Scalr - the open source admin console for Amazon's Elastic Compute Cloud and its Eucalyptus doppelganger - has added a cron job task manager to its arsenal, giving you more freedom to write and schedule scripts on sky-high virtual servers.
Virgin Media and Sky viewers will get to watch ITV's HD channel on 2 April.
A host of new, short domain names will be made available under the body responsible for domain names ending in .uk, Nominet. It plans to allow the registration of previously-banned domain names consisting of one or two characters.
WorkshopA lot of Enterprise Resource Planning (ERP) systems in place today were installed in the 90's as part of the consolidation of point solutions or to deal with Y2K. At the time, a lot of effort generally went into selecting the most appropriate supplier and system, and significant money and manpower was invested in implementation – sometimes, it could be argued, to quite an excessive degree.
Vodafone has flagged up the forthcoming release of HTC's Android-based smartphones Legend and Desire on its network next month.
Iranian security forces have arrested 30 people accused of waging cyber-war against the country with the backing of the United States.
Apple's chief operating officer Tim Cook got a cash bonus of $5m and a bunch of share options for filling in while Steve Jobs was off sick
On April 26, 1985, a man called Charles Hornig complained on a mailing list that his new symbolics.com email address wasn't working. Scanning every mail server on the internet, all 1,008 of them, he discovered only one was configured to handle a .com address.
The future of filer cacher StorSpeed appears unclear after it emerged that key execs had left the firm amidst rumours it failed to actually shift any kit.
A Symbian version of Microsoft's answer to Flash, Silverlight, has been spotted in the wild. It quickly disappeared but the hope is that it will emerge later this week.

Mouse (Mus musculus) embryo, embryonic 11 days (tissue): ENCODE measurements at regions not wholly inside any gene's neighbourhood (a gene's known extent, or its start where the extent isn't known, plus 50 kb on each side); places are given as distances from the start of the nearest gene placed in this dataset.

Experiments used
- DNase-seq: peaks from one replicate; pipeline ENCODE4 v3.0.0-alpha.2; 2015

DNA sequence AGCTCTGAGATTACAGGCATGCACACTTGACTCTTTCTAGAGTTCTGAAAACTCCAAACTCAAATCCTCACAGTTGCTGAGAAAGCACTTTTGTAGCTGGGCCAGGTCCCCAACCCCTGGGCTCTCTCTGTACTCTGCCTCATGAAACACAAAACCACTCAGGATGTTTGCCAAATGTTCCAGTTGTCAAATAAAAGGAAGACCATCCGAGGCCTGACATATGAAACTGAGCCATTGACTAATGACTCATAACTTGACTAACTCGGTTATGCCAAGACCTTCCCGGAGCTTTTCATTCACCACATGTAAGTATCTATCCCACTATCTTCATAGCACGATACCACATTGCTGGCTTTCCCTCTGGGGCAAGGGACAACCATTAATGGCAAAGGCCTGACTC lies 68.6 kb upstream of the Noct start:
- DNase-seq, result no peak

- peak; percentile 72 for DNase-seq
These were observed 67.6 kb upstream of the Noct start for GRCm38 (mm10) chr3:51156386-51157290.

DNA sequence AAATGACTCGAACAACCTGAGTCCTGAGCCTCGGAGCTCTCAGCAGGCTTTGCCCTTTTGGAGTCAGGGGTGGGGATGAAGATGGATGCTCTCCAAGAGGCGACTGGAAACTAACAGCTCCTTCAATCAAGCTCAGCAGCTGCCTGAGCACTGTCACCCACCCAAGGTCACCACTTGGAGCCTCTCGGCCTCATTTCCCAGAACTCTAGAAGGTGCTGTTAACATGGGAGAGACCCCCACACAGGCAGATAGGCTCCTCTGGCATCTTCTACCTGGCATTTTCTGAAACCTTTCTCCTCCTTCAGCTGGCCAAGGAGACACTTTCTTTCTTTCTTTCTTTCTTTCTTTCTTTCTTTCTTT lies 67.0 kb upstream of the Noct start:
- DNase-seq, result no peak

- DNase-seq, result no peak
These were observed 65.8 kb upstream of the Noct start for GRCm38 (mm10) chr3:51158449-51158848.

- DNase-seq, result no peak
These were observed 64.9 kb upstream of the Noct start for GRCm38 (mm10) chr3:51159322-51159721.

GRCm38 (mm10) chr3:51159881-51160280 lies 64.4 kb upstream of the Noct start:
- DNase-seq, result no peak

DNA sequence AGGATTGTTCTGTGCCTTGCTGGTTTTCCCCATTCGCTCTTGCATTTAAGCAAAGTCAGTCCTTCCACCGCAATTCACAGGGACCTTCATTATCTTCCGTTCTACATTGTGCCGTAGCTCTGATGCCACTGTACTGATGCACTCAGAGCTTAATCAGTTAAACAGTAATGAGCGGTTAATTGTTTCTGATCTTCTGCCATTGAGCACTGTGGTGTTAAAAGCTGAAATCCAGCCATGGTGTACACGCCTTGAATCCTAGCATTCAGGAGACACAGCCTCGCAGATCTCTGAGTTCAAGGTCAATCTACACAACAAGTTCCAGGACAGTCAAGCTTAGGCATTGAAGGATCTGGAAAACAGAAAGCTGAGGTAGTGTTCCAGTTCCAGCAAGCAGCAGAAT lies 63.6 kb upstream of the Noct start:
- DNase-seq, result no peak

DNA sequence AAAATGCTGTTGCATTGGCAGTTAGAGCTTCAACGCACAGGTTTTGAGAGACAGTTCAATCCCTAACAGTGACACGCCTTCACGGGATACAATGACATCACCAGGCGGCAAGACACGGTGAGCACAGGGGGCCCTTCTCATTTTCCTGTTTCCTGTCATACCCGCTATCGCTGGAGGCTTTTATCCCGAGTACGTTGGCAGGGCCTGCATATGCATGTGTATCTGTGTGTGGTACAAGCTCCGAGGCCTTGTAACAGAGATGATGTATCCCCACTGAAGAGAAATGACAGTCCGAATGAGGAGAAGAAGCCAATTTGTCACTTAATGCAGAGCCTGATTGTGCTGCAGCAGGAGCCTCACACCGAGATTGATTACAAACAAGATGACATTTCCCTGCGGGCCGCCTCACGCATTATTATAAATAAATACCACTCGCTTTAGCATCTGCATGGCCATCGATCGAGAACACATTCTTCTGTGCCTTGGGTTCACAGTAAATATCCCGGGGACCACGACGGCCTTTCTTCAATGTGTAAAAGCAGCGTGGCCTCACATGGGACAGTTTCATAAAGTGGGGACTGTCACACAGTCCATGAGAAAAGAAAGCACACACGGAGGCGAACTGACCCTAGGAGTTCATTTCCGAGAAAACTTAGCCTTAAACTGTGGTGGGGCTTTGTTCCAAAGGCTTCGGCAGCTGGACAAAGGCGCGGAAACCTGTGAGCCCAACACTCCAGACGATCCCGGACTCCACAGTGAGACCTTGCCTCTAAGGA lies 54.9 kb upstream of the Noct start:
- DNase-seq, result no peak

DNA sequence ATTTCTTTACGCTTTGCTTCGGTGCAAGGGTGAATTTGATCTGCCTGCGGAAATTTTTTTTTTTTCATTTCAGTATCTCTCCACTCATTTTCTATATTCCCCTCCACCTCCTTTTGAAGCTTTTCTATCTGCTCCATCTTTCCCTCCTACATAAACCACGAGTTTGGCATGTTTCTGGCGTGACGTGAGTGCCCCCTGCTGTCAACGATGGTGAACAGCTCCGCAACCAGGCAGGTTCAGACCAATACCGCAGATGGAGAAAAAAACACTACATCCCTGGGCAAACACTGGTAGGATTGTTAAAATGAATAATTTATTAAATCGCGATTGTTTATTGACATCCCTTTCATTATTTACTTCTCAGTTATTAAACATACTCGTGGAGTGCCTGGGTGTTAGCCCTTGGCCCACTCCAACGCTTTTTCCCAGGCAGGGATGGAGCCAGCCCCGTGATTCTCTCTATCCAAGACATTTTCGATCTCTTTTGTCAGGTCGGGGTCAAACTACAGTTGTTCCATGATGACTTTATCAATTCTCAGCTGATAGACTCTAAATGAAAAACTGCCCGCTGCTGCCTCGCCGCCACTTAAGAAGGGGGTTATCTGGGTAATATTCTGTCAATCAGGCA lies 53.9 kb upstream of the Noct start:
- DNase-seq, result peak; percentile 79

LG is to cut a couple of extra Cookies: the Plus and the Fresh.
On DemandVirtualisation might be something everyone likes to talk about in general terms, but what of the specifics of migrating workloads?
A pair of UK hackers who used false betting slips in a bid to con casinos into paying out on bogus gambles were undone by greed and a schoolboy maths error, a court heard.
TomTom has updated its iPhone app, adding a much requested traffic updates and Google searches for local services.
Posh department store Harrods has dispute Currys claim to be the first UK retailer to begin taking advance orders for Sony 3D TVs.
Intel is now shipping a cut-down version of its X25-M SSD for less than $150, days after OCZ announced its sub-$100 Onyx SSD.
Forecasts and market share estimates in the handset industry are increasingly skewed by the rising importance of counterfeit and grey market devices. Such products find their main markets in emerging economies, which are accounting for an increasing proportion of total shipments.
Long-delayed plans by the US to deploy a small robot space shuttle appear now to be approaching fruition, according to reports. The US Air Force has now stated that the X-37 unmanned spaceplane will be launched into orbit on April 19.
CommentEMC's Pat Gelsinger is proposing unified storage/server systems that span the globe and function as a single virtual resource pool, using YottaYotta technology.
Apple's iPad will come with a monthly contract, a replacement option when the battery craps out and a button to stop the screen spinning round - and it'll even read bedtime stories to you.
ReviewThe YoYoTech Warbird i750CX is a juiced-up version of the Warbird i750X. Both models are bare towers that come without a display, mouse, keyboard, speakers or operating system, although our review unit was supplied with Windows 7 Home Premium 64-bit already installed to save us the effort. Everything else is included.
Scientists from Stanford University in the US have worked out how to build a lithium-sulphur battery that doesn't require a lithium metal electrode. That, they say, will make it free from the "serious safety issues" that have been holding the technology back.